Time, Talent, and Nehemiah 3
by The Rev. Daniel P. Strandlund | November 9, 2017Hi friends, recently I’ve been writing about financial giving in preparation for Consecration Sunday this week on November 12th. Today, I want to focus on other kinds of stewardship. We’ve talked about treasure, but we’ve not said much about time and talent.
Recently, our Old Testament readings during Morning Prayer have been mostly from Ezra and Nehemiah. Those two books tell a fascinating story. Here’s the background: in 586 BCE, the empire of Babylon conquers Judah and destroys Jerusalem and its Temple. Babylon captures many of Jerusalem’s citizens and holds them in captivity in Babylon. Soon enough, however, the Persian Empire conquers once mighty Babylon. The Persians aren’t interested in keeping the Israelites hostage, so in 538 BCE, the king decrees that all the Jewish captives “are now permitted to go up to Jerusalem in Judah, and rebuild the house of the Lord, the God of Israel” (Ezra 1:3). The books of Ezra and Nehemiah tell the story of the Israelites’ returning from exile and their work rebuilding the city of Jerusalem.
It took a long time. Work began in 538 BCE, and the Temple likely wasn’t finished until around 515 BCE. The city itself wasn’t completed and filled with people until sometime after 445BCE. That’s a century worth of work, more than one generation’s best efforts.
One of my favorite sections is Nehemiah 3 (even though the lectionary skips it). It’s a specific account of all the repairs being made to the city walls, gates, and towers, along with details about who was doing what. Six towers and eleven gates are mentioned. The first and last gate mentioned is the Sheep Gate (3:1 and 32). I imagine this is because the author is walking the perimeter of the city, just telling us what he sees, and he eventually arrives back where he started.
What’s startling about chapter three is the number of people: by my count, thirty-six distinct households or people groups are named. Only six of those are mentioned as making multiple repairs. Among the workers are goldsmiths, perfumers, priests, merchants, and the daughters of a ruler. Thirty-six households rebuild the walls of an entire city, and not a single architect, contractor, or bricklayer mentioned.
These unqualified but faithful volunteers rebuild a city the grandeur of which causes Jesus’ disciples to marvel over four-hundred years later (Mark 13:1). Thirty-six households committed for the long term can build the city in which God accomplishes the redemption of the world.
Thirty-six households. According to our most recent directory, St. Elizabeth has 111. “But,” you say, “church directories are notoriously inaccurate compared to the number of active participants!” Fair enough. But if even one-third of our directory are active participants, we’re at thirty-seven households. And that’s not counting the Boy Scouts!
This past Sunday was the Feast of All Saints. We had extra special music, baptisms, guests, and some friends we hadn’t seen in a while. Just this past Sunday morning, at least all of the following people were directly involved: Mark and Wanda Slater and the choir; the Altar Guild; our ushers; the Bishop’s Committee members of the day; Rocki Fiero and our coffee hour hosts; Krista Piferrer who makes the butterfly stones for baptisms; our acolytes; our LEMs, lectors, and intercessors; Kimra Hamilton and Ruth Anne Bloor in Godly Play; Kevin Hammond’s acolyte leadership; our round-up verger before the service; David and Rachel Joiner greeting people and making sure there are plenty of welcome bags for us to deliver to any visitors; Philip Williams who makes the faith chests for baptisms; all the pour souls I “voluntold” to help me with my sermon—and that’s not counting any of the folks who offer their time and talent the other six days of the week making fidget-buster bags, keeping the facilities and grounds looking pretty and in order, tracking our expenses and revenues, supporting each other in life groups, or any of the other hundred gates, towers, and walls in need of constant attention. I could go on, and I haven’t said anything about the million ways you offer God a sacrifice of time and talent outside our church community—but that’s a different newsletter for a different day.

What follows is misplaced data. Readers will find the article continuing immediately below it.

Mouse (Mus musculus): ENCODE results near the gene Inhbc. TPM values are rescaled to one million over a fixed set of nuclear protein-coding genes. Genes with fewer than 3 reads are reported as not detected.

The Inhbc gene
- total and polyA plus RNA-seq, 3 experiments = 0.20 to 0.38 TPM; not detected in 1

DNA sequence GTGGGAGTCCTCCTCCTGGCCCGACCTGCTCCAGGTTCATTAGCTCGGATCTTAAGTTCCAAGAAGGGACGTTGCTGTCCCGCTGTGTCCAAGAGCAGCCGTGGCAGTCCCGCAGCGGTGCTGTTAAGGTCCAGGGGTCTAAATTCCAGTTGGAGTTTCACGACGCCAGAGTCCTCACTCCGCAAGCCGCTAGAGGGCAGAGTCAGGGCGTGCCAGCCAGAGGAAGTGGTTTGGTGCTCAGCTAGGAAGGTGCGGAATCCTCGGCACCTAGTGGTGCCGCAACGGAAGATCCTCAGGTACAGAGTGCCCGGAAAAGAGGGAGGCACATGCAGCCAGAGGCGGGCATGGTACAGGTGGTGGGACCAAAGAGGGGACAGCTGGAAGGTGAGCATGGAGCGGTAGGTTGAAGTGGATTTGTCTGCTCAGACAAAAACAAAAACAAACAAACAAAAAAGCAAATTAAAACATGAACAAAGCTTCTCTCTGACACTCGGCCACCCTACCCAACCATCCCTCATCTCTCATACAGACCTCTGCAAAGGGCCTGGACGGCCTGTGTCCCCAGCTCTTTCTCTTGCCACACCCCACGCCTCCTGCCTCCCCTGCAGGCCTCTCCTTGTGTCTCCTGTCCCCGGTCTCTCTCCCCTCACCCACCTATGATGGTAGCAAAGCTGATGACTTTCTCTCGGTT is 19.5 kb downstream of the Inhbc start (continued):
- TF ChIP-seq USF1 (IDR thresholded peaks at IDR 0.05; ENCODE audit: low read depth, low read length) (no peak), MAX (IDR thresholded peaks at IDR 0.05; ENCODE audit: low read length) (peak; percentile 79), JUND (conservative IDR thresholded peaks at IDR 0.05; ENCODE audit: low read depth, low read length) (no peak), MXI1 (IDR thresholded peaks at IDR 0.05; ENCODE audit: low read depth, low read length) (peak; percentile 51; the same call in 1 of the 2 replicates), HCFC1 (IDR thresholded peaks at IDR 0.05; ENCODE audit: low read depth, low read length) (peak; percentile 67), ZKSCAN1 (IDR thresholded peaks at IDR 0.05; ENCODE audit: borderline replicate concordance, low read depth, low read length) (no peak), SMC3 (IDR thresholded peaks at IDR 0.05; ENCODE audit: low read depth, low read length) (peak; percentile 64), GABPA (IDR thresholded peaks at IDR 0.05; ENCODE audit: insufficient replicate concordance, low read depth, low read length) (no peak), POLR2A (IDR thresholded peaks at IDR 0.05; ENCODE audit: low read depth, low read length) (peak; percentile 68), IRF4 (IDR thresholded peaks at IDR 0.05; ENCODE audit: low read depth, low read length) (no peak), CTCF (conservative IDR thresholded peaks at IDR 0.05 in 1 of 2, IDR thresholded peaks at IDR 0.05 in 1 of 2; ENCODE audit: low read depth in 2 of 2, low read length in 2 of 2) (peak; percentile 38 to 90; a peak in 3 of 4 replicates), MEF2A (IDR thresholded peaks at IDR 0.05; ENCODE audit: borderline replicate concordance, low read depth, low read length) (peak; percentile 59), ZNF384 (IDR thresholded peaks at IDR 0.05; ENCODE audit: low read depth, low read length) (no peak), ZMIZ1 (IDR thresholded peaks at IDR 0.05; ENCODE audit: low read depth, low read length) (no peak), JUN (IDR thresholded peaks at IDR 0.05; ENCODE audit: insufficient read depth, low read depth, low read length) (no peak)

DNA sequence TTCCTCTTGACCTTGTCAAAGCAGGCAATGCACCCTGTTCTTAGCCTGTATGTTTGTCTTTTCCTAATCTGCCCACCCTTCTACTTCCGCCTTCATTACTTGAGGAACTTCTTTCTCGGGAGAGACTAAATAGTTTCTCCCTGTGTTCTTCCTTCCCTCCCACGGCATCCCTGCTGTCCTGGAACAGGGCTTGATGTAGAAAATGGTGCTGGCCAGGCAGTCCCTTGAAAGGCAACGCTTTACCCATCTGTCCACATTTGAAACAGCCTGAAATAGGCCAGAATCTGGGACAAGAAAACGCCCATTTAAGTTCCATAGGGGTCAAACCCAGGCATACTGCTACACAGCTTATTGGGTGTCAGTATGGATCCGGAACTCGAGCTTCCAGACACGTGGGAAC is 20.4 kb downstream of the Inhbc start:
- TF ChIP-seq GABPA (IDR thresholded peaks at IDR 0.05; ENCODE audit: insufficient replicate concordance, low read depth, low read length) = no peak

St. Elizabeth a mission of the Diocese of West Texas. It’s tempting to imagine that “we’re just a small church.” So what? Jesus started with a handful of fishermen, a tax collector, and a scandalized Samaritan woman he met at a well. Lots of times when I or another of our leaders asks someone to help with something, they protest, “But I’m not qualified to do that.” So what? Perfumers and jewelers rebuilt Jerusalem.
What I’m saying is this: your presence and your best efforts matter. Your time, your talent, your loving attention and affection—they are the only tools God has ever used to build the City in which He might dwell with His people. The City we’re building here isn’t primarily a literal one of walls and buildings; it’s community, relationship, service, spiritual food for people of all ages. Without you, all the money in the world couldn’t build Jerusalem. Without you, there is no city on a hill where the gates are always open to those seeking the love of God. Without you, there is no Church. Like the first Israelites returning from exile, the work of building God’s City requires the best efforts of more than just our generation; we won’t complete it in our lifetime. Thankfully, God calls us unqualified laborers home to faithfulness, not success. I’m grateful to be with you, tending the walls, gates, and towers of God’s City. Let’s keep the Sheep Gate open.